While trojans and viruses have always been a big problem for the PC market, it's just been a generalized urban myth for the Android mobile Operating System since its debut. While there was plenty of speculation about the damage you could do to the Android system, and someone's phone or data, it had never managed to make it to the mainstream. Until now. This is the second, or third, time that something like a trojan has managed to make headlines. But unlike a wallpaper, this one's embedded in a video game.
Symantec has positively identified a stealth trojan tucked away inside the video game, Tapsnake. The game is available in the Android Market, so we'll go ahead and say this: don't download it. A few people started to notice that, when you start the game your satellite indicator would pop-up in the right-hand part of the notification bar. This entailed that GPS data was indeed being transmitted, in some fashion. When Symantec dove deeper, this is what they determined:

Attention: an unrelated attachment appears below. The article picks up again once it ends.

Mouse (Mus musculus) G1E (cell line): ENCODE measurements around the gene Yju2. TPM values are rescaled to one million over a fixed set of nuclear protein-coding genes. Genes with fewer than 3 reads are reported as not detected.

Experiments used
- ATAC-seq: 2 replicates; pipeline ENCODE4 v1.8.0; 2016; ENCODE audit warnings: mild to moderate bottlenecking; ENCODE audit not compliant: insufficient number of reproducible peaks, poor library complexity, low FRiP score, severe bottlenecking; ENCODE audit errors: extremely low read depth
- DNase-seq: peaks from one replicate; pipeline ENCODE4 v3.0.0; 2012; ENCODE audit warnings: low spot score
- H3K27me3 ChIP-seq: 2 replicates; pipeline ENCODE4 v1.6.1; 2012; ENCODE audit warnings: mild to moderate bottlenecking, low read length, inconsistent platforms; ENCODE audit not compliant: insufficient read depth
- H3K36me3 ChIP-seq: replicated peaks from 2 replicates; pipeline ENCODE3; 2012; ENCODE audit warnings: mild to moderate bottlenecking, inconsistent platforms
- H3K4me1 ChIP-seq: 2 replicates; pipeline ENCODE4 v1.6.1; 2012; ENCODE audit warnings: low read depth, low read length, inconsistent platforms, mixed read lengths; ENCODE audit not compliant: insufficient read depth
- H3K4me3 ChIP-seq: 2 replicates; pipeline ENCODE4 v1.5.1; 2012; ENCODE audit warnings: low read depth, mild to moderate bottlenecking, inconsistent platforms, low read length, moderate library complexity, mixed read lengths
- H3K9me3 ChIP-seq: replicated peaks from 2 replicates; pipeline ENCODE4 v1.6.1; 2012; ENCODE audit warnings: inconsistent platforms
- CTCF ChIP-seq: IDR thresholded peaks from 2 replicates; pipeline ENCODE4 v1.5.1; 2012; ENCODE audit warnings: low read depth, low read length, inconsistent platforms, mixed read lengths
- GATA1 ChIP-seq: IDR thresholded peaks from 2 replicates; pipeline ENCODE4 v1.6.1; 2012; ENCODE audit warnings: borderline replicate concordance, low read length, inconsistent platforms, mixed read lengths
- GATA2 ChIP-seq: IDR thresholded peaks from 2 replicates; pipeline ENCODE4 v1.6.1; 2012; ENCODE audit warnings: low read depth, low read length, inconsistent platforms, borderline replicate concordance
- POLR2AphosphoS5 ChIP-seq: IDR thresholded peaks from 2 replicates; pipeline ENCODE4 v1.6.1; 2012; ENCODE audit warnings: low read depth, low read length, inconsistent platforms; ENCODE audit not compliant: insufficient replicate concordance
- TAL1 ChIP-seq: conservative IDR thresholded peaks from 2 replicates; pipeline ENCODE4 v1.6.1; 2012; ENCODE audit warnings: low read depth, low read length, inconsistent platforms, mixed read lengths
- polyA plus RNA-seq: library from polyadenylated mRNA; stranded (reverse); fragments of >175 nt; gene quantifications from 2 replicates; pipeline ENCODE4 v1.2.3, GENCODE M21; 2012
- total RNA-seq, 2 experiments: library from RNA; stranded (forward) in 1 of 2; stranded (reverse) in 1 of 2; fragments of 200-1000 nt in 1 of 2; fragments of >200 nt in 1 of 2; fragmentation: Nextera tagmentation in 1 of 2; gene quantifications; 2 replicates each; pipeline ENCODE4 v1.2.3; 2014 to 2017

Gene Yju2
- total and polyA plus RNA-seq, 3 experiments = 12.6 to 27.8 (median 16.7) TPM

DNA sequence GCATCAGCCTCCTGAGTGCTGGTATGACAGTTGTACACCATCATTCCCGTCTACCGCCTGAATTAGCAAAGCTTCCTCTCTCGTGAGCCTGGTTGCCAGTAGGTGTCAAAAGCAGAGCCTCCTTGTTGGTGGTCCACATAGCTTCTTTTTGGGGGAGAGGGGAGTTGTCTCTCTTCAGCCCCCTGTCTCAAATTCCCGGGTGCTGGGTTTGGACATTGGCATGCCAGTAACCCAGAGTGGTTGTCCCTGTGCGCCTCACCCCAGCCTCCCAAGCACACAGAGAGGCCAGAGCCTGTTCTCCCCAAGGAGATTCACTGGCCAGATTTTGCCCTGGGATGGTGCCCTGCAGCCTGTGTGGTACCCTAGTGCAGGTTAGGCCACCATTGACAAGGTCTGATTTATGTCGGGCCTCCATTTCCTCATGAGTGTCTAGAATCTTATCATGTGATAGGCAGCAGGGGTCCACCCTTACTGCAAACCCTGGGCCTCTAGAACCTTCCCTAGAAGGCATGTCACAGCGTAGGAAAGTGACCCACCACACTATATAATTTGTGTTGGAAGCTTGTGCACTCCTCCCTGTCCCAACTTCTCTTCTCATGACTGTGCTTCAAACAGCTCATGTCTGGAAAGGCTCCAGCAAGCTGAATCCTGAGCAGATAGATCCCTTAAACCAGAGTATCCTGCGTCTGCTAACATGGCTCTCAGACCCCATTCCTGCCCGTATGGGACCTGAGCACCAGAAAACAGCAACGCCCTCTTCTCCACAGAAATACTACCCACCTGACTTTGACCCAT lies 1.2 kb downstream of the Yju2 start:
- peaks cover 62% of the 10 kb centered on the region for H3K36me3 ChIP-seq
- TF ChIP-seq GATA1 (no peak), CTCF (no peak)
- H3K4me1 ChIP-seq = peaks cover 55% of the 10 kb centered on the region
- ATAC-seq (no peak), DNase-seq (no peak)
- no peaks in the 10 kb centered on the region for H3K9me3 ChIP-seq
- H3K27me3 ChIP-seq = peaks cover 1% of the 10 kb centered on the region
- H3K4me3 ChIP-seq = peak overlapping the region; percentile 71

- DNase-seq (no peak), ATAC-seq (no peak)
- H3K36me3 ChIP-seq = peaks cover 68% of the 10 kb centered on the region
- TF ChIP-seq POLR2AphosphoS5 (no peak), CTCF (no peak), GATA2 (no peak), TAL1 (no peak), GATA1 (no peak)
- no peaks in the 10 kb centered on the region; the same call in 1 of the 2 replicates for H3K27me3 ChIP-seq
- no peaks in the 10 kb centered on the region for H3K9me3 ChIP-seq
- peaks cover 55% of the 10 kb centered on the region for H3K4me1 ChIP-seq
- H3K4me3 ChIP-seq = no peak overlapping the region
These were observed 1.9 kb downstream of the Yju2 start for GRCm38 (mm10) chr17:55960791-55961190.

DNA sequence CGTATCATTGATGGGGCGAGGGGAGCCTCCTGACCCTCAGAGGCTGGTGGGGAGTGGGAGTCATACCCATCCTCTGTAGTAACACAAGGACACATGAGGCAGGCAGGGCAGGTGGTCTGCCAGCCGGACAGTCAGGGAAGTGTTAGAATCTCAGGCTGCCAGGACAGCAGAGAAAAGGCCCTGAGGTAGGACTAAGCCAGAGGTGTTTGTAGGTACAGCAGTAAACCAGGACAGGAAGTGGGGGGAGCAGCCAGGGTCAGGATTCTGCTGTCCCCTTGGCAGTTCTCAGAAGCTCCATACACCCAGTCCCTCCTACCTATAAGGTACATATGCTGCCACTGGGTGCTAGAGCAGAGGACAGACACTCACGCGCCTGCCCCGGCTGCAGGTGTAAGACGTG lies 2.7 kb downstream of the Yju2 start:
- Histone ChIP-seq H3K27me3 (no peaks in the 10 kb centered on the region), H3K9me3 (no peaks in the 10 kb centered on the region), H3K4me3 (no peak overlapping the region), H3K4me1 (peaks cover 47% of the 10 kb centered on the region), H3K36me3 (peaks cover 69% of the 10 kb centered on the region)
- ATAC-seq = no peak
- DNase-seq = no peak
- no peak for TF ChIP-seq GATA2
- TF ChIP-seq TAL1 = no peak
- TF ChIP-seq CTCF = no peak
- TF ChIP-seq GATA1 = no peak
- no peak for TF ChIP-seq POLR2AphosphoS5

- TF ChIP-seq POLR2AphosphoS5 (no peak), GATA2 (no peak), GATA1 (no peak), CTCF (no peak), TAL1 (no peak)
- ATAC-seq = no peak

"What was requesting this data? Well, it was a Trojan included with the game, which then uploads data to a remote server, allowing another person to monitor the location of the phone without the knowledge of the user."
However, that's not all. To make the stealth trojan actually work, a second, paid-for application has to be installed on another Android-based device. As Symantec puts it, "In order to receive the GPS coordinates, a second, paid-for application called 'GPS Spy' must be installed on another Android device. In this case, the developer describes it as an application to track another mobile."
Symantec has verified that Tapsnake uploads your GPS data every 15 minutes to a free App Engine service. Then, with that second paid-for app, someone can then download that data and use it to make points in Google Maps. It boils down that someone can know where you were, the exact location and time, at all times.
[via TG Daily]